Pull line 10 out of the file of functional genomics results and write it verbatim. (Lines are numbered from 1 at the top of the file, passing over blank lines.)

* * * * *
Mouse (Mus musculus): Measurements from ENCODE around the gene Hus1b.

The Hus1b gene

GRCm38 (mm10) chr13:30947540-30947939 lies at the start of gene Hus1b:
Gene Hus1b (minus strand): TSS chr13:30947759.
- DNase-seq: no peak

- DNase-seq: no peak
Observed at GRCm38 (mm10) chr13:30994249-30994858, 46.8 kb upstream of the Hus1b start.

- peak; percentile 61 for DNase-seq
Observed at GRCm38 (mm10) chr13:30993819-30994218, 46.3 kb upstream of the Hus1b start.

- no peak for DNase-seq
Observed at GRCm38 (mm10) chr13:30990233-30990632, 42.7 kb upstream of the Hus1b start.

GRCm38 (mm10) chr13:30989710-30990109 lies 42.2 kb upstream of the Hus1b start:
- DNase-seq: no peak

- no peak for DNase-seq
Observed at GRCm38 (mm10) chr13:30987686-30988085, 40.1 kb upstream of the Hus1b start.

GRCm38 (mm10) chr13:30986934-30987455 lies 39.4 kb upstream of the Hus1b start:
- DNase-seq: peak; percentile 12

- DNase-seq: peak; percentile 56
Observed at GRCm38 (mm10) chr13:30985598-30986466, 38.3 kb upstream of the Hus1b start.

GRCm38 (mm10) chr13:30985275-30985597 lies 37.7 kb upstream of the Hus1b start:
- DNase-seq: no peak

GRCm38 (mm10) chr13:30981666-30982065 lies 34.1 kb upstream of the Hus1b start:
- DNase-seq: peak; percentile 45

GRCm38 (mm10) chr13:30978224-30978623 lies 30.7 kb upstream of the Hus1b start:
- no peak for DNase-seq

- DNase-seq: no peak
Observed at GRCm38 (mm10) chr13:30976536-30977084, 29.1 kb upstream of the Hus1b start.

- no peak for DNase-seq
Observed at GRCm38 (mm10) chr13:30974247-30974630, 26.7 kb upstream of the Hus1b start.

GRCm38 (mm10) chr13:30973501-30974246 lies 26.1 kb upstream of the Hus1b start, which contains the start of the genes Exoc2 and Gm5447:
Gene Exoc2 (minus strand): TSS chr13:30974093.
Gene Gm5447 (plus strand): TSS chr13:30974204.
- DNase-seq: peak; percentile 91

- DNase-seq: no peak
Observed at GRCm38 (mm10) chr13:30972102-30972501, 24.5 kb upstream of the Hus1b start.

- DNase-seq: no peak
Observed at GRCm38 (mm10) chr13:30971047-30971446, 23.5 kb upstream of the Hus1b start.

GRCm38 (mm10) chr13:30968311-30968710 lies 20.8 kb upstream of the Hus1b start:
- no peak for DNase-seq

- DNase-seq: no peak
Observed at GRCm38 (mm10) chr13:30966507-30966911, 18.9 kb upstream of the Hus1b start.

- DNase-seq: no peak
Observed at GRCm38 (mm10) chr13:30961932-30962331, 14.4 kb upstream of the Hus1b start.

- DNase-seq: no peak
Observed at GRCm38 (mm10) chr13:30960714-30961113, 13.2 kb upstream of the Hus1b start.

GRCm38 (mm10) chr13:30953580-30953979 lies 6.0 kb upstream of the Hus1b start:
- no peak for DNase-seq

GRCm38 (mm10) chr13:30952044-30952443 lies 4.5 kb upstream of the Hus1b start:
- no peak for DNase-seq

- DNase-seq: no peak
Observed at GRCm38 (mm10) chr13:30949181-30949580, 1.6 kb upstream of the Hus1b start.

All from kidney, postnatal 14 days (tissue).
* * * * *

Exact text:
- no peak for DNase-seq